Yesterday I saw an ad in an old magazine at the dentist’s office for Tylenol PM. The ad has a calendar and asked you put your mood down each day (happy face, angry face, neutral face, etc.) as well as how well you slept the night before to track how sleep and mood are correlated (and to take Tylenol PM if you couldn’t sleep, naturally).
However, I find that I am not just one face all day. Is anyone?
Does anyone just have a day that is 100% happy, or 100% sad? I never do. Unless, you know, there’s a big event or something incredibly tragic or incredibly joyous.
Take today. This morning, Elyse was going on a field trip. She got her swimsuit and towel and sunblock to go to a pool. When we got to school, she turned about and ran to the car. “I forgot to pack a lunch!” she yelled.
At that moment, I realized that I HAD written on the calendar: Field Trip. Pack Lunch.
And I had not read it the night before.
Nor had her father, who had the putting-to-bed-making-sure-they-were-ready-for-next-day duties last night.
Nor had she.
“What time are you leaving?” I asked, wondering if I had time to go home. It would be at least 30 minutes.
“I don’t know. I’ll text you.”
I did not have my phone.
In a paroxysm of guilty and panic, I drove to 7-Eleven, a few blocks away. Tuna or chicken salad sandwiches, I thought, would surely be disgusting by noon without a cooler. I settled on peanut butter and Nutella with banana, a Gatorade, and a bag of Bugles. Nearly $7 for this sub-par lunch, but at least she wouldn’t starve.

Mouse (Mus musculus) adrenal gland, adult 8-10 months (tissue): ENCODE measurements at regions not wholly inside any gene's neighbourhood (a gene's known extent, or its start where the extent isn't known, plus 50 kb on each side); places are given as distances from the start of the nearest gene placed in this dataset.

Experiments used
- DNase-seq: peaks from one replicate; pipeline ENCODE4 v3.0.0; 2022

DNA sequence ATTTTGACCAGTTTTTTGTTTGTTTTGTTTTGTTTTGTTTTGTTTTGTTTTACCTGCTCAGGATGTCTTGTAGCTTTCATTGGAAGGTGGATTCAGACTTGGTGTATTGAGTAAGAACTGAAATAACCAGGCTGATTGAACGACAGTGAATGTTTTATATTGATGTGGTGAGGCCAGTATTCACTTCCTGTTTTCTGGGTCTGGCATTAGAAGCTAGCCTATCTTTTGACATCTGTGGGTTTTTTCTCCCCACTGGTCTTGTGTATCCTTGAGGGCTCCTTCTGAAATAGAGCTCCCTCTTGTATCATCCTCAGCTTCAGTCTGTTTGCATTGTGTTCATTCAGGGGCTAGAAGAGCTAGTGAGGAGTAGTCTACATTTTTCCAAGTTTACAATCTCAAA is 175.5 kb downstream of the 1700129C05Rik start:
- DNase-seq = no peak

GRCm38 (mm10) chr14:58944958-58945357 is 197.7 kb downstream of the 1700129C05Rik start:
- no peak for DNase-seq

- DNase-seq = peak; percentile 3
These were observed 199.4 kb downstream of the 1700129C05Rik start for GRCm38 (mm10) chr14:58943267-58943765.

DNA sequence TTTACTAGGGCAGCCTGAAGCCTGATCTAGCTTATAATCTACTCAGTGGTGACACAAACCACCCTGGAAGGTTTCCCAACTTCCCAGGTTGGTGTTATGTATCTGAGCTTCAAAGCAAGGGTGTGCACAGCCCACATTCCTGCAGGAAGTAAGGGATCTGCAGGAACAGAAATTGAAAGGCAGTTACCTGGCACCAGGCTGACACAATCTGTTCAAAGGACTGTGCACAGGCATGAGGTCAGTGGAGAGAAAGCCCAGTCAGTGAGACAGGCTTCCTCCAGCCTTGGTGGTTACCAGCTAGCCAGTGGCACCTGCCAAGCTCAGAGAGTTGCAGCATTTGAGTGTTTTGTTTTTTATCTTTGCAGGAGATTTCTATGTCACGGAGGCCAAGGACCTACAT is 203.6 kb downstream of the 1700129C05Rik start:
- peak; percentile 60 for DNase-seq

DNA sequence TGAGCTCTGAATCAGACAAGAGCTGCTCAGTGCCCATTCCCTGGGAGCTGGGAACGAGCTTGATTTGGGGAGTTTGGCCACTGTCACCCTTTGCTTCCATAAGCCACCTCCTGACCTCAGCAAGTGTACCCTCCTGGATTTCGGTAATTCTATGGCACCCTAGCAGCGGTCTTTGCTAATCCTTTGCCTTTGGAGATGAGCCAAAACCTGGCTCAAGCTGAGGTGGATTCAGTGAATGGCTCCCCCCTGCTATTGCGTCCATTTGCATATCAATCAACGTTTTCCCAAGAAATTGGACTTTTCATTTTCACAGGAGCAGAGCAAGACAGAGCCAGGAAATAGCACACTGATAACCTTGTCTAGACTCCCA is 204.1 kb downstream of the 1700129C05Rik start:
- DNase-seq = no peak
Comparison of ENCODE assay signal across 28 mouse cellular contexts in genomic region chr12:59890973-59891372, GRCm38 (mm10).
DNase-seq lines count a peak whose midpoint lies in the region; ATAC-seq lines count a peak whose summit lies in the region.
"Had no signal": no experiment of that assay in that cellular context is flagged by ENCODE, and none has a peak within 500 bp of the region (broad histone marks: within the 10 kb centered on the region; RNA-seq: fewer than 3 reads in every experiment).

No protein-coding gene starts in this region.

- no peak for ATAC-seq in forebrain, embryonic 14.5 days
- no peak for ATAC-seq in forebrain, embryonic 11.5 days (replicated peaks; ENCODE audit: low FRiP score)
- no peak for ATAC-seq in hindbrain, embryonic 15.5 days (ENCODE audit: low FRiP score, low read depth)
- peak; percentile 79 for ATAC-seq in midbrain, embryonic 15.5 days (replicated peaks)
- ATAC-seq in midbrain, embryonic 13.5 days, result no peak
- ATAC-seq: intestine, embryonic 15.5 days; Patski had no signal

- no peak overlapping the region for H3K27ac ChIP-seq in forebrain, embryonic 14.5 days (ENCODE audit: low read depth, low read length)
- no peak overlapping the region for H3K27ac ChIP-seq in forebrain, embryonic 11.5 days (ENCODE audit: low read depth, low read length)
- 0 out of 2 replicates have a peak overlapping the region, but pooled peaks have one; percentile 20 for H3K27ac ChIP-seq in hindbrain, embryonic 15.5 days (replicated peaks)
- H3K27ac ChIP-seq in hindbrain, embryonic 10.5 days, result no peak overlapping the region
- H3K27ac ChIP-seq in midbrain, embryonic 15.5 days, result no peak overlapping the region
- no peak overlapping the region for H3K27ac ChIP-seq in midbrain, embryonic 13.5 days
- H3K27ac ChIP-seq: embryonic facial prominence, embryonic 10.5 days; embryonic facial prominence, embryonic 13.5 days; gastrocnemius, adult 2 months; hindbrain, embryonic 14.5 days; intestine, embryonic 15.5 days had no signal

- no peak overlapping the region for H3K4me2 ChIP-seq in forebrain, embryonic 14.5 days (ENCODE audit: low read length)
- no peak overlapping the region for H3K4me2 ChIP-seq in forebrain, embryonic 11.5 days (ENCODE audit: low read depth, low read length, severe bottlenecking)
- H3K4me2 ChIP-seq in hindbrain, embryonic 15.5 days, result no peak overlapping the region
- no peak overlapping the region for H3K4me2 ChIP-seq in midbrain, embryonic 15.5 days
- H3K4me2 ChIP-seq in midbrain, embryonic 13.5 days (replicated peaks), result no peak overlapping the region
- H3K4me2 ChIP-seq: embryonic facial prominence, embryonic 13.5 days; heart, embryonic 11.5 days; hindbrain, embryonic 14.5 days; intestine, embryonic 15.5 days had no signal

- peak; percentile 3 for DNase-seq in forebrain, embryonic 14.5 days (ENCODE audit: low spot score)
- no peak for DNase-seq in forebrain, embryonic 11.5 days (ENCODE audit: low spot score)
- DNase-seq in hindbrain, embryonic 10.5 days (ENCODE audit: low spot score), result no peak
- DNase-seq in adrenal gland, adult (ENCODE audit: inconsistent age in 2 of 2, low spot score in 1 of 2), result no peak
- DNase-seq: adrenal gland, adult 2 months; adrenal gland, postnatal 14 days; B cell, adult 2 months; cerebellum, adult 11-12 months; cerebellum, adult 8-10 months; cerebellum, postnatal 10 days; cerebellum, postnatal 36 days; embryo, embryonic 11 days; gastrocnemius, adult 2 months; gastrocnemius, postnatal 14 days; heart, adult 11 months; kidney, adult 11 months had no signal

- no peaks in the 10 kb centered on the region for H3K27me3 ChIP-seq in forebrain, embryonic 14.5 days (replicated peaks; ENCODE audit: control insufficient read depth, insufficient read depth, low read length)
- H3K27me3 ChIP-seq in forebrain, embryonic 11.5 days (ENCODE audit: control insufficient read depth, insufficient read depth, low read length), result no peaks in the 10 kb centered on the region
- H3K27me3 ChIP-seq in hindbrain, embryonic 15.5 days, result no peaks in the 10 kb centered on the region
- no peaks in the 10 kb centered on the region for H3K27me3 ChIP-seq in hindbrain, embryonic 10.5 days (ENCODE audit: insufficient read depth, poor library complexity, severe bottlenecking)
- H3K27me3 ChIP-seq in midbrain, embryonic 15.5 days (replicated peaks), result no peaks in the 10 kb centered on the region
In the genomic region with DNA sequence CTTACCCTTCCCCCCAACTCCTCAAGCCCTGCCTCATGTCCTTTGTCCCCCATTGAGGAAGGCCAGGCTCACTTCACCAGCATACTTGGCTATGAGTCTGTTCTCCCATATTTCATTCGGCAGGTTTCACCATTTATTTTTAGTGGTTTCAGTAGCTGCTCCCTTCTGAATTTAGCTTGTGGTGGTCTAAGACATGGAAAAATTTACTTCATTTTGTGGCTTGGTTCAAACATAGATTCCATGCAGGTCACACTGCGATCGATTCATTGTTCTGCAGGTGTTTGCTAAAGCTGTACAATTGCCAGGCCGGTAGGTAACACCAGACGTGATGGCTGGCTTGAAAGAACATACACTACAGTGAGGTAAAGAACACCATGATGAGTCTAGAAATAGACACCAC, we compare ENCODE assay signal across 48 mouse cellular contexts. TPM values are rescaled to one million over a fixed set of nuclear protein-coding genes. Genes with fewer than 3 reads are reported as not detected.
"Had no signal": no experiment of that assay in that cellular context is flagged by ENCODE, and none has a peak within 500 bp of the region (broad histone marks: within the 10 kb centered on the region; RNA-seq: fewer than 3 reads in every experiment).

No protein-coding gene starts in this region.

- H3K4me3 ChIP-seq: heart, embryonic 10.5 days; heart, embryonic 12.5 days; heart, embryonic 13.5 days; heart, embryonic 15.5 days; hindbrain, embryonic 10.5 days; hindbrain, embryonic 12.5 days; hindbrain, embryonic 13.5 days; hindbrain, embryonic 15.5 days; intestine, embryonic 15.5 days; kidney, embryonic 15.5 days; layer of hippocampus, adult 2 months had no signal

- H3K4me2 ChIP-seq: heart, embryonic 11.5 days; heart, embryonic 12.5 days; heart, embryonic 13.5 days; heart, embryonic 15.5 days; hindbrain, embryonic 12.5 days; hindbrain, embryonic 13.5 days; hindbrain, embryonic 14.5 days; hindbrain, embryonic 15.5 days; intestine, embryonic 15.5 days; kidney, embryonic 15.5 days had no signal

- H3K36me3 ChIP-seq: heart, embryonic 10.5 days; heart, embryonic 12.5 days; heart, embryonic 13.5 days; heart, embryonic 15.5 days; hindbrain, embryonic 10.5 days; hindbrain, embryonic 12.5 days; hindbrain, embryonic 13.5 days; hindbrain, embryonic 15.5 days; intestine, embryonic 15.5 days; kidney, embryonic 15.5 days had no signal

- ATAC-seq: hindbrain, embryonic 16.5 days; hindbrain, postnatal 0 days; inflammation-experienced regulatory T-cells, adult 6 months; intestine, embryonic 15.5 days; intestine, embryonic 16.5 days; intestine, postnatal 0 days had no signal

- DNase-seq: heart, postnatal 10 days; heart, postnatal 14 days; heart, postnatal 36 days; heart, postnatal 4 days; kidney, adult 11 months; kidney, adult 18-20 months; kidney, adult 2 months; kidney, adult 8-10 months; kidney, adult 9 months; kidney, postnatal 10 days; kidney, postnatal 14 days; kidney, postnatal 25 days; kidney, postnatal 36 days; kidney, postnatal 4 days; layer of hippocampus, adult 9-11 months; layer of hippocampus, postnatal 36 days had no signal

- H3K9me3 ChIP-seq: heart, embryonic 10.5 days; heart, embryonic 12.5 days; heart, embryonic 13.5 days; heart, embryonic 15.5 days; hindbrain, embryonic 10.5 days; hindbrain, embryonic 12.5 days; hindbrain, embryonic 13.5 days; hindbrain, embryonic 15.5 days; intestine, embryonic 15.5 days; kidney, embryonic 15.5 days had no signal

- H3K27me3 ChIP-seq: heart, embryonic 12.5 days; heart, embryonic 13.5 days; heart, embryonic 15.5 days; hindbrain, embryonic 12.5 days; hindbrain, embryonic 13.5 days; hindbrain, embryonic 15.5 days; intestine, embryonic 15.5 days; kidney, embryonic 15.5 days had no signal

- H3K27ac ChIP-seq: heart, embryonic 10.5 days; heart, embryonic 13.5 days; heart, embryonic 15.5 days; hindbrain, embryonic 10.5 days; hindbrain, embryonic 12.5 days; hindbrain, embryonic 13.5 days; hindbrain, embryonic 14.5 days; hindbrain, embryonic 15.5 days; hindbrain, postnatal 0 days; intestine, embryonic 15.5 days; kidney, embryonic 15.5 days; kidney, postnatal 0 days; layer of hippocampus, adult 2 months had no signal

I got to the school at the same time as the field trip buses and ran into the office. They took care of it, then I walked back to the car.
And remembered that the school is nut free.
Darn it! None of the other two schools are nut free. Because my kids don’t have these allergies, I don’t think about it too much. But I surely would not want a kid to die because I couldn’t remember.
I started running back in. One of Elyse’s teachers intercepted me and asked if I needed help. I explained the situation to her and she said, without missing a beat, “Can she have chicken salad? I have an extra I’ll give her.”
I thanked her profusely. This teacher has been at the job 30 years and teaches with the enthusiasm of a brand-new teacher. I love teachers like that.
Now, a couple hours later, I’m sitting in a cafe I’ve never been to before. I’ve written 1500 words and am overlooking the water. I have a breakfast buffet in my belly and a cold latte at my side.
And my day has improved considerably.
And it might turn again. Or it might not.
Rarely are days all bad or all good. The only thing to do is watch and see and not lose your mind while the bad is happening, and take a breath and appreciate the good as much as you hate the bad.